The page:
Bob Schwartz

Category: Literature

Emerson and Thoreau: Make America Transcendentalist Again

Ralph Waldo Emerson (1803–1882) and Henry David Thoreau (1817–1862) are the most famous members of the mid-nineteenth century intellectual movement known as American Transcendentalism. Few read Emerson or Thoreau these days, unless it is a class requirement, and even then it is doubtful that much attention is paid. (Maybe the hip-hop Hamilton treatment would help.)

We have a crying need to know these American thinkers. In their time, the promise of America was being compromised. Some Americans were tired of being preached at by overzealous, narrow-minded and hypocritical religionists. Some were not being sufficiently nourished by the current culture. Some seemed to be following each other or the latest trend like sheep. Times like these are times like those. So a look back and revival of Emerson and Thoreau might not be a bad idea.


Whoso would be a man, must be a nonconformist. He who would gather immortal palms must not be hindered by the name of goodness, but must explore if it be goodness. Nothing is at last sacred but the integrity of your own mind….

What I must do is all that concerns me, not what the people think. This rule, equally arduous in actual and in intellectual life, may serve for the whole distinction between greatness and meanness. It is the harder because you will always find those who think they know what is your duty better than you know it. It is easy in the world to live after the world’s opinion; it is easy in solitude to live after our own; but the great man is he who in the midst of the crowd keeps with perfect sweetness the independence of solitude.

Ralph Waldo Emerson, Self-Reliance


Colleges, in like manner, have their indispensable office—to teach elements. But they can only highly serve us when they aim not to drill, but to create; when they gather from far every ray of various genius to their hospitable halls, and by the concentrated fires, set the hearts of their youth on flame. Thought and knowledge are natures in which apparatus and pretension avail nothing. Gowns and pecuniary foundations, though of towns of gold, can never countervail the least sentence or syllable of wit. Forget this, and our American colleges will recede in their public importance, whilst they grow richer every year.

Ralph Waldo Emerson, The American Scholar


I observe that in our political elections, where this element, if it appears at all, can only occur in its coarsest form, we sufficiently understand its incomparable rate. The people know that they need in their representative much more than talent, namely the power to make his talent trusted. They cannot come at their ends by sending to Congress a learned, acute and fluent speaker, if he be not one who, before he was appointed by the people to represent them, was appointed by Almighty God to stand for a fact—invincibly persuaded of that fact in himself—so that the most confident and the most violent persons learn that here is resistance on which both impudence and terror are wasted, namely faith in a fact. The men who carry their points do not need to inquire of their constituents what they should say, but are themselves the country which they represent; nowhere are its emotions or opinions so instant and true as in them; nowhere so pure from a selfish infusion….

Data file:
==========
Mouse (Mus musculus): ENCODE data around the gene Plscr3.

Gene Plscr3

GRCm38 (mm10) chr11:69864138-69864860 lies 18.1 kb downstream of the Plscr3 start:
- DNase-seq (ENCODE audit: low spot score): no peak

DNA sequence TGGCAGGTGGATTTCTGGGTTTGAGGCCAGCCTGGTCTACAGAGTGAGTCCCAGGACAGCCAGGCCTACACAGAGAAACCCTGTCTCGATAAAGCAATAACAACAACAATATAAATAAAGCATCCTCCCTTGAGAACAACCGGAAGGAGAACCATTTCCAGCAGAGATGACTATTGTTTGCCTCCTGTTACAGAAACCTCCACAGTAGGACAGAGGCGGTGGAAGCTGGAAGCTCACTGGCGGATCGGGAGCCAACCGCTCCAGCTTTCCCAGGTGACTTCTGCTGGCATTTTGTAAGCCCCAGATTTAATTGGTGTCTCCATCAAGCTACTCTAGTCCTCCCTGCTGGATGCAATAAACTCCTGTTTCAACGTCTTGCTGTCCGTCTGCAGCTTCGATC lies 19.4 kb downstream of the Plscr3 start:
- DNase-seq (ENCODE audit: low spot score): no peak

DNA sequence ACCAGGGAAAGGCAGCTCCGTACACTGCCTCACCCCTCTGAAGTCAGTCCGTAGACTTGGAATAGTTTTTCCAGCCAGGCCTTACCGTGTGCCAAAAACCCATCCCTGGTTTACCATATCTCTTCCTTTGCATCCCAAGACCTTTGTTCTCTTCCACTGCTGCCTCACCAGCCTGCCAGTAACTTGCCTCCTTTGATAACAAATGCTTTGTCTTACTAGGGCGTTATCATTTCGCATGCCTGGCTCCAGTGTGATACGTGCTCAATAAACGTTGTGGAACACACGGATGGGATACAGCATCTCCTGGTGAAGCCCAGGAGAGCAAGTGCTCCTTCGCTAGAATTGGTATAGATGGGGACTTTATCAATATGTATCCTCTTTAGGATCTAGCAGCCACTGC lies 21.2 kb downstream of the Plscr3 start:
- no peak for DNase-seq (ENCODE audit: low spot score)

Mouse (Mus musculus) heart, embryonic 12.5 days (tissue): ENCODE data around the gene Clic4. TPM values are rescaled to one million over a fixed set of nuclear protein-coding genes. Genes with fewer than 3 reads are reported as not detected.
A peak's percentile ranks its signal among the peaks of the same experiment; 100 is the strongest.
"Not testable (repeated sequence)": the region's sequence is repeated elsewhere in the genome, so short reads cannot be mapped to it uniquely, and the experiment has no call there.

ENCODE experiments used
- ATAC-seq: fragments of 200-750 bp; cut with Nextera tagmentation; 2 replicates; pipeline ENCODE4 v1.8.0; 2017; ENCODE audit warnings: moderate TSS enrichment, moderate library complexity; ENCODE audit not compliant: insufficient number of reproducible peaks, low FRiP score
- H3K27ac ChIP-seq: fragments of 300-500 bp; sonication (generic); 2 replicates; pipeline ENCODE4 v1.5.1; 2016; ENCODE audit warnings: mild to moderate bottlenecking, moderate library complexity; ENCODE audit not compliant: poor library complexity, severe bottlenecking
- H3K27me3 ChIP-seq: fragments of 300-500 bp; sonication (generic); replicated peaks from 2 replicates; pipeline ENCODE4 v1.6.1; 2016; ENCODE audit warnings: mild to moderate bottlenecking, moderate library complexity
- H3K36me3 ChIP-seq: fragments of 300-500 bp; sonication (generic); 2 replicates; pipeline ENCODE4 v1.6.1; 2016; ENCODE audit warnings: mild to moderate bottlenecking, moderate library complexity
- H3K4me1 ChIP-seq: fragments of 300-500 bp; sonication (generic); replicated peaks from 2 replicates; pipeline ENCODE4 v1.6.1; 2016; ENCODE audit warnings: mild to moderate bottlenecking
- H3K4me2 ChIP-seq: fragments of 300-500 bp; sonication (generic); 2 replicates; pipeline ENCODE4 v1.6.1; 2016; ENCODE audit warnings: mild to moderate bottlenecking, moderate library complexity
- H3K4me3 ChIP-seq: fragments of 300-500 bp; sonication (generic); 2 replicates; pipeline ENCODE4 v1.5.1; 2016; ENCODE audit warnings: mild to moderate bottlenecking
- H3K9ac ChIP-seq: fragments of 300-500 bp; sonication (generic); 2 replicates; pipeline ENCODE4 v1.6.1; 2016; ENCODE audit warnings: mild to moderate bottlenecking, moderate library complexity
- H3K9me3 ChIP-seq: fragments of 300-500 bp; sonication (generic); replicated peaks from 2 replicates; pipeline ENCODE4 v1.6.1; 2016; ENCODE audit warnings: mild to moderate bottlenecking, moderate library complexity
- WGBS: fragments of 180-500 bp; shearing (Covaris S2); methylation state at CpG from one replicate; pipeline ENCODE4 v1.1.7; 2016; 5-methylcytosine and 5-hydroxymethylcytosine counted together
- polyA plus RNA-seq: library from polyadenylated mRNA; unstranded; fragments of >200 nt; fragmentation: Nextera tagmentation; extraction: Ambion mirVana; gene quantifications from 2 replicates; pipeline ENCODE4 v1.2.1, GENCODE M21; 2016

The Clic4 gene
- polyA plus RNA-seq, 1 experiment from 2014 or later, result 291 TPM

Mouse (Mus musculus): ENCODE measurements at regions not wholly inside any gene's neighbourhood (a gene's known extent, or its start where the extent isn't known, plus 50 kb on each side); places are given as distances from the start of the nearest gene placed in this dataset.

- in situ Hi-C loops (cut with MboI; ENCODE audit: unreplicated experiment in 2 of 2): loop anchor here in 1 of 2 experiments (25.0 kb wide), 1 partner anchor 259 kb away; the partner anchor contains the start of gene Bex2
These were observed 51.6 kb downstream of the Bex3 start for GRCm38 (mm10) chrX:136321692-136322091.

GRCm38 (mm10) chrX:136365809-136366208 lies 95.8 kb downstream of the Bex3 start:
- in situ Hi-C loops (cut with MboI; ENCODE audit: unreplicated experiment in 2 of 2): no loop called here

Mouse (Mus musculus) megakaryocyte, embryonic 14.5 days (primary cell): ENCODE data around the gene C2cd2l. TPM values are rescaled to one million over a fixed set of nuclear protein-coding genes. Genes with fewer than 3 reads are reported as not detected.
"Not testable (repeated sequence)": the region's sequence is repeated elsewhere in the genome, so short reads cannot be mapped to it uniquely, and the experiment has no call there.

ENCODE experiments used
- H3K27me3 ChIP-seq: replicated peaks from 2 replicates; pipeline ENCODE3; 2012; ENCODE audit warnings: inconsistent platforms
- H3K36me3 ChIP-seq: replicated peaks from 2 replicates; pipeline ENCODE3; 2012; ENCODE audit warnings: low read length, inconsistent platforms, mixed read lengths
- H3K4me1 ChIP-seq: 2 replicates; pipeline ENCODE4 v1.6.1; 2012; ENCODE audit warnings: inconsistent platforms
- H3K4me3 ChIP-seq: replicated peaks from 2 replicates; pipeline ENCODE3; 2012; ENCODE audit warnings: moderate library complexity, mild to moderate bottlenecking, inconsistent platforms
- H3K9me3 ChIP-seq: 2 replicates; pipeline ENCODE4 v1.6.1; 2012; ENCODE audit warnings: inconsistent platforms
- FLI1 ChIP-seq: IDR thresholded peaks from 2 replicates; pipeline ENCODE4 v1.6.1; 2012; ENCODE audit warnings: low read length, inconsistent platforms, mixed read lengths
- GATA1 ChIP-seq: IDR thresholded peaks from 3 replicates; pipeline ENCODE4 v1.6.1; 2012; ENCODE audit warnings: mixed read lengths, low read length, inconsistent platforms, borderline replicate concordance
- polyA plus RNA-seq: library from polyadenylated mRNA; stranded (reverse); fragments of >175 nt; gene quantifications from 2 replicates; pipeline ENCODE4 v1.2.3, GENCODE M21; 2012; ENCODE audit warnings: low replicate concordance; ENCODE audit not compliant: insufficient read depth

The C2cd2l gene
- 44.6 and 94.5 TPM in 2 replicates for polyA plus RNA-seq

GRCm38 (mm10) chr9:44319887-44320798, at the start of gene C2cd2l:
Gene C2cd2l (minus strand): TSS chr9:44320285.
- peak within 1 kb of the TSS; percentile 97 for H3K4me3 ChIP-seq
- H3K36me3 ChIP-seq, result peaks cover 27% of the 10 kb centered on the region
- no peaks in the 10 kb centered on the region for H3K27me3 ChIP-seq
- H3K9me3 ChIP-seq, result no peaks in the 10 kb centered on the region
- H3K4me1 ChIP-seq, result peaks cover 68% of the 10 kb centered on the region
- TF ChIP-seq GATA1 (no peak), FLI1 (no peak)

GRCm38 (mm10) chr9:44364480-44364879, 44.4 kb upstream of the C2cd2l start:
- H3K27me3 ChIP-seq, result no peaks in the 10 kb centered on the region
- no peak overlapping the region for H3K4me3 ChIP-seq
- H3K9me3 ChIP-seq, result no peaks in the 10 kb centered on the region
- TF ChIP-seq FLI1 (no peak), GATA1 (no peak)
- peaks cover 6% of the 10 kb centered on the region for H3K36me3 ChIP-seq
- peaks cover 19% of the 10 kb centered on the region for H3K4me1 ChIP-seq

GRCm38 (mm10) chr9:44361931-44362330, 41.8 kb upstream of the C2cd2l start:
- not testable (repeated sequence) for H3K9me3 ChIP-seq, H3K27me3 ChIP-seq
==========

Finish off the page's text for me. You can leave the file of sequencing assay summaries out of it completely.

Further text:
A healthy soul stands united with the Just and the True, as the magnet arranges itself with the pole; so that he stands to all beholders like a transparent object betwixt them and the sun, and whoso journeys towards the sun, journeys towards that person. He is thus the medium of the highest influence to all who are not on the same level. Thus men of character are the conscience of the society to which they belong.

Ralph Waldo Emerson, Character


Our life is frittered away by detail. An honest man has hardly need to count more than his ten fingers, or in extreme cases he may add his ten toes, and lump the rest. Simplicity, simplicity, simplicity! I say, let your affairs be as two or three, and not a hundred or a thousand; instead of a million count half a dozen, and keep your accounts on your thumb-nail. In the midst of this chopping sea of civilized life, such are the clouds and storms and quicksands and thousand-and-one items to be allowed for, that a man has to live, if he would not founder and go to the bottom and not make his port at all, by dead reckoning, and he must be a great calculator indeed who succeeds. Simplify, simplify….

The nation itself, with all its so-called internal improvements, which, by the way, are all external and superficial, is just such an unwieldy and overgrown establishment, cluttered with furniture and tripped up by its own traps, ruined by luxury and heedless expense, by want of calculation and a worthy aim, as the million households in the land; and the only cure for it, as for them, is in a rigid economy, a stern and more than Spartan simplicity of life and elevation of purpose. It lives too fast. Men think that it is essential that the Nation have commerce, and export ice, and talk through a telegraph, and ride thirty miles an hour, without a doubt, whether they do or not; but whether we should live like baboons or like men, is a little uncertain. If we do not get out sleepers, and forge rails, and devote days and nights to the work, but go to tinkering upon our lives to improve them, who will build railroads? And if railroads are not built, how shall we get to Heaven in season? But if we stay at home and mind our business, who will want railroads? We do not ride on the railroad; it rides upon us….

Hardly a man takes a half-hour’s nap after dinner, but when he wakes he holds up his head and asks, “What’s the news?” as if the rest of mankind had stood his sentinels. Some give directions to be waked every half-hour, doubtless for no other purpose; and then, to pay for it, they tell what they have dreamed. After a night’s sleep the news is as indispensable as the breakfast. “Pray tell me anything new that has happened to a man anywhere on this globe,”—and he reads it over his coffee and rolls, that a man has had his eyes gouged out this morning on the Wachito River; never dreaming the while that he lives in the dark unfathomed mammoth cave of this world, and has but the rudiment of an eye himself….